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What is the difference between Occupational Disability Benefits and Total Disability Benefits?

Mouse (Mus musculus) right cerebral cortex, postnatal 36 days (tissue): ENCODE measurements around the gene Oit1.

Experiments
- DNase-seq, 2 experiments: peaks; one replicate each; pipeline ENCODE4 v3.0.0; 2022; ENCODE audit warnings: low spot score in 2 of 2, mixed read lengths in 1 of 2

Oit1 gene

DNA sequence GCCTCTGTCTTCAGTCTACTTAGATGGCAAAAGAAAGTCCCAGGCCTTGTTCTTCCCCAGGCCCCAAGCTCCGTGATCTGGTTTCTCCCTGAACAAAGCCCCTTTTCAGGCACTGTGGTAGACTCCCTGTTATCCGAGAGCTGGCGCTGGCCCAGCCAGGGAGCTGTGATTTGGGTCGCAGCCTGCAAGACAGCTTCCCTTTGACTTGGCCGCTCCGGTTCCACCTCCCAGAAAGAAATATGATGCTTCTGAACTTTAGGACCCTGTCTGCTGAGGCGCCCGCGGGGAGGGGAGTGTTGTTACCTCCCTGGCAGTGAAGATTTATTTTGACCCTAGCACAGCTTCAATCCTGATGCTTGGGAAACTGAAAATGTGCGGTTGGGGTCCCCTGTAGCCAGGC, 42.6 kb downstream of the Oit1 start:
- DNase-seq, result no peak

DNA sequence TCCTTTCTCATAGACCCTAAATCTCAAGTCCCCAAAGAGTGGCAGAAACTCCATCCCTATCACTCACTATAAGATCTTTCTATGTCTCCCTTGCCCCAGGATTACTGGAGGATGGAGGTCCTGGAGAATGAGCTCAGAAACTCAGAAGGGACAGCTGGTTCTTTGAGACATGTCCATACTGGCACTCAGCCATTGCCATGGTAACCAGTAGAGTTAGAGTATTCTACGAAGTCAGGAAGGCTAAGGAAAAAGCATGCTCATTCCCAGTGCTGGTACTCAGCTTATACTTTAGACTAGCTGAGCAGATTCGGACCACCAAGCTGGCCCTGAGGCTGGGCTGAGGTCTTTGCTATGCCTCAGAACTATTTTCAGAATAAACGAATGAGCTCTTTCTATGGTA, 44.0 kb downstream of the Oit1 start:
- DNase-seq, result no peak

In an occupational disability benefit claim, you have to prove that you can't go back to your job as a railroader. In a total disability claim, you have to prove that you can't do any jobs that are available in the national economy whatsoever. There are different eligibility requirements for occupational disability. Occupational disability applies to people who are over 60 that have at least 10 credible years, or people that are under 60 and have 20 credible years. If you don't have that, then you're falling back on a total disability claim. It's very important you contact an attorney to determine what kind of claim you have and how to prove it. I will add as a note that the judges in your railroad claim often get this mixed up. It's important that you have an attorney that goes in there that knows what claim they're proving. I've had experience with this before where we've actually had to clarify with the judges and tell them what kind of claim it was because they really didn't understand what they were adjudicating.